He continued, “If these labels can improve medication adherence in groups with lower socioeconomic status and among older adults, who use more medications than any other group, this has the potential to be a game-changer for adherence as well as safety.” The incidence of patients calling the pharmacy for more instruction after returning home has dropped, too, indicating the new labels are providing what they’re intended to: clear information.

Expanding the Impact

The three pharmacy systems in the trial each faced unique challenges that have provided insight as the project moves forward. For example, some current pharmacy software has limitations in font size and style, meaning some pharmacies using their services can use only capital letters—in direct disagreement with USP standards. Other pharmacies, such as Ballweg, have joined the effort but need to use up an existing stock of labels before ordering a new design.

As the project evolves, the team is also working with Epic and some health systems in the state to pilot-test modifying the “sig,” which is the physician’s instructions to the pharmacist and patient about how the medication should be used. After that test, they will follow up with patients to see if they noticed the change and whether it helped them better understand their medication.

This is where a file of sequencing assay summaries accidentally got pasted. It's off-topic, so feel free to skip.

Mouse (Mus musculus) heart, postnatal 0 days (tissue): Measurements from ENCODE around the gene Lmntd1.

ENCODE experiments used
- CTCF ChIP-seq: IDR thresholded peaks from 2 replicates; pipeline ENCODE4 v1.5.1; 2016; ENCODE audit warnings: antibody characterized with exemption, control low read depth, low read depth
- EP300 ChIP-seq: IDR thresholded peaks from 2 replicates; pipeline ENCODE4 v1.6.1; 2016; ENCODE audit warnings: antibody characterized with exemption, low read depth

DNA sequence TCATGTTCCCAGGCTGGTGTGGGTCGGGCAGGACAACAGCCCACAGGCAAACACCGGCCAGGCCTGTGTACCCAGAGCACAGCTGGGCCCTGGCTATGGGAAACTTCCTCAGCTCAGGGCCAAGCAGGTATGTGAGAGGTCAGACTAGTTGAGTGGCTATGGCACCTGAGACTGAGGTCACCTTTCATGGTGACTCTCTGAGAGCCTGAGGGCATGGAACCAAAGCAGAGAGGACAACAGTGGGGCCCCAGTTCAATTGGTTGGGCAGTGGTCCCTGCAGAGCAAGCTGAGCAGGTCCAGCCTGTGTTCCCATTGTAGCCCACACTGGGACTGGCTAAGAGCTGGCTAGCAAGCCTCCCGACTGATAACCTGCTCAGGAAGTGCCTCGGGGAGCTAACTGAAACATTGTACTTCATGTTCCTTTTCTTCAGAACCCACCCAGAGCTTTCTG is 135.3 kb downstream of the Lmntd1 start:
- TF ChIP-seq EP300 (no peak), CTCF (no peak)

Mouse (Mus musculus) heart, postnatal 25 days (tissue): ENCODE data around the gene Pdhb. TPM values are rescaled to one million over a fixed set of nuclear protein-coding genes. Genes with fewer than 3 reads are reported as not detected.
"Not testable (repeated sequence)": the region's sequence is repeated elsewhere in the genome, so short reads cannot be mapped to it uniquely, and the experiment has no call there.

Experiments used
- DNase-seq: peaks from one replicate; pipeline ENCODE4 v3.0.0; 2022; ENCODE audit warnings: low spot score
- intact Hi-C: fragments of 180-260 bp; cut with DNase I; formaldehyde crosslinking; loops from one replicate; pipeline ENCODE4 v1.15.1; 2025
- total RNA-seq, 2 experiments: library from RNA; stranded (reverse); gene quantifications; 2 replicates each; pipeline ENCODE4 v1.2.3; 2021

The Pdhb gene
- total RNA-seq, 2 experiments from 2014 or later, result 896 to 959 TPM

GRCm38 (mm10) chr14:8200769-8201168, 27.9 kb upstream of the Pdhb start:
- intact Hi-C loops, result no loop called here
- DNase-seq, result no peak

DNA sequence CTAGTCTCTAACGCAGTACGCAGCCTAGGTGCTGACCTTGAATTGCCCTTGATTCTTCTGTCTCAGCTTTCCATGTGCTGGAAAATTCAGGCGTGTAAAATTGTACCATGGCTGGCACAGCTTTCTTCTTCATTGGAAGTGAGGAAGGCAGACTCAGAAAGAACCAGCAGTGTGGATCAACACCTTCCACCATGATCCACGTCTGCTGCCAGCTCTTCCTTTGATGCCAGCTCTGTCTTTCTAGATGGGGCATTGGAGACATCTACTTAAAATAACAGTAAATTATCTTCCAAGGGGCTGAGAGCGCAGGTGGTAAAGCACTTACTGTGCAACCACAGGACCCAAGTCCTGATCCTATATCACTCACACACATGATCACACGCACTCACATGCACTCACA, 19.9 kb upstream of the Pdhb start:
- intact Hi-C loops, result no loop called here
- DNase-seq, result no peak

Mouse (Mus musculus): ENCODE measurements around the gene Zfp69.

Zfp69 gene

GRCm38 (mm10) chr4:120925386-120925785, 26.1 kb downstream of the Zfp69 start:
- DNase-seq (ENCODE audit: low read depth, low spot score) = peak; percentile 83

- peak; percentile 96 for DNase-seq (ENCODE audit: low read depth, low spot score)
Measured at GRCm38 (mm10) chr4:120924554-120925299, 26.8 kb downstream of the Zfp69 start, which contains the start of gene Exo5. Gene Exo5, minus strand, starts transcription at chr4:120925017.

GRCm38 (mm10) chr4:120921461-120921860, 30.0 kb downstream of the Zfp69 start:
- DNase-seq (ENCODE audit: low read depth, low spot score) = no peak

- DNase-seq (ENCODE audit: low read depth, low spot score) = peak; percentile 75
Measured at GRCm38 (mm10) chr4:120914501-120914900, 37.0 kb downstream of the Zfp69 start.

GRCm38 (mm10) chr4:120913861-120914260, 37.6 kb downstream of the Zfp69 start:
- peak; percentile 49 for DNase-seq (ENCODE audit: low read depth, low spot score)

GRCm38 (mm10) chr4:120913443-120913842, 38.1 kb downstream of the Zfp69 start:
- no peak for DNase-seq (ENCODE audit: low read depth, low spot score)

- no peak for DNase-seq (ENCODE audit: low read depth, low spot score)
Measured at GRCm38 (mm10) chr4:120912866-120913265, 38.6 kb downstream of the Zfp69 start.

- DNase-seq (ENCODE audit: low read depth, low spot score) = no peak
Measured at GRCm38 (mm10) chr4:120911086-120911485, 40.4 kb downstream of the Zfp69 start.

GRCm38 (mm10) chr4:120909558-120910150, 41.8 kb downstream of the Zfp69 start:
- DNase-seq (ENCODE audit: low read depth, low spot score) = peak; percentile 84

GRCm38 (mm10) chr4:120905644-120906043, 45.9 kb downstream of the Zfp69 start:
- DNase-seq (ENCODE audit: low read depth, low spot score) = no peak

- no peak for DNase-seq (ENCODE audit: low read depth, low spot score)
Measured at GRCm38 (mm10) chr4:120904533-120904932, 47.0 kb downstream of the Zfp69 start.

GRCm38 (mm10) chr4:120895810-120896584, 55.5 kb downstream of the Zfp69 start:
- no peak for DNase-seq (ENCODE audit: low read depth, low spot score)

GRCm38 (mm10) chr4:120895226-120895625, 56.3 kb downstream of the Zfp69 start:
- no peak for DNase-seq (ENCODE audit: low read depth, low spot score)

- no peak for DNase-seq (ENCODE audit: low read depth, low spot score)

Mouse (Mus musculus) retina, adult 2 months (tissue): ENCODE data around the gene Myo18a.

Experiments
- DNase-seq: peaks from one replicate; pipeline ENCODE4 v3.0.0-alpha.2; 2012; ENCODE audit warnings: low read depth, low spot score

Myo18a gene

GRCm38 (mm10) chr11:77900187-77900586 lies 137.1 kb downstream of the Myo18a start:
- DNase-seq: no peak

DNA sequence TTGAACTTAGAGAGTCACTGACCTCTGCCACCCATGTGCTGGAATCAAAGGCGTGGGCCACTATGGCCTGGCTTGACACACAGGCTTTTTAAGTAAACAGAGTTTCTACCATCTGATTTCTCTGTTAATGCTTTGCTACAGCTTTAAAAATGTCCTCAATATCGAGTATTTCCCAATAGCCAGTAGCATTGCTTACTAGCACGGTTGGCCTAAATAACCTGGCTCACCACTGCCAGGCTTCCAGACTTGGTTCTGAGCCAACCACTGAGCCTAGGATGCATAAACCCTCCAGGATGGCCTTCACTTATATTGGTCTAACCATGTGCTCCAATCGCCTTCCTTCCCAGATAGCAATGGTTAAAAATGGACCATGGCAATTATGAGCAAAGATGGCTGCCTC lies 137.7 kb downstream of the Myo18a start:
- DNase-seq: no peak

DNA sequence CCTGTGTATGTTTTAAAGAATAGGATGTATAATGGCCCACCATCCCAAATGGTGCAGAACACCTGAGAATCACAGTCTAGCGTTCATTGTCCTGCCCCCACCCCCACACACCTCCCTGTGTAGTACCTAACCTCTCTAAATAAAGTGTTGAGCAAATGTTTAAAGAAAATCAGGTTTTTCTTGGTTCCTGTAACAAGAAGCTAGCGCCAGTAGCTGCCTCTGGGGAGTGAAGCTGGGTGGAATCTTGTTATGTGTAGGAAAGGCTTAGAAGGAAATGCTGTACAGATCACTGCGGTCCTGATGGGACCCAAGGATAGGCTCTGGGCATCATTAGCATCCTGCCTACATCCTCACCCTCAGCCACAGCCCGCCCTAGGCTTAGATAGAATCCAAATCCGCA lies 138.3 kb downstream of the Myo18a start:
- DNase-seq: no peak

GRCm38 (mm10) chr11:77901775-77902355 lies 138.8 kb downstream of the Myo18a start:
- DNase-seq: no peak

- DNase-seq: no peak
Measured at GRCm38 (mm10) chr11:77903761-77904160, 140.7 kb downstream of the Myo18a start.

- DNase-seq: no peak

The study has also been influential for University of Wisconsin–Madison School of Pharmacy students. To start, it has given them an opportunity to increase their awareness of the USP standards and how they affect patients. Student pharmacists also attended a colloquium with Mott, representatives from partner pharmacies and the WHL project director where they were able to get an overview of the projects and their phases and ask questions about pharmacy labeling changes.

Several students who were also interns with WHL became directly involved in the project. In some cases, these interns participated in patient focus groups, allowing them to get in-person, real-world responses regarding patients’ pharmacy labeling needs. Mott noted that firsthand experience and interactions with patients can be “really impactful” for students, supplementing classroom or laboratory learning.

The experience has also been educational for Mott and his collaborators. He pointed out that while the research itself is valuable, sharing it is equally important. “People need models, they need advice,” Mott said. “They need…pharmacists who have gone through this process, who can maybe serve as a coach or something like that, to get them started or to help them solve a problem. That’s a pretty powerful thing to do when you’re talking about implementing a major change like this.”

The team aims to wrap up the project this year. But before they do, they want to have 25 percent of Wisconsin’s pharmacies using their implementation system to redesign prescription labels and improve that aspect of patient care.

Katie Gerhards is content marketing manager at the University of Wisconsin-Madison School of Pharmacy.
Reprinted with permission. Additional reporting by Emily Jacobs.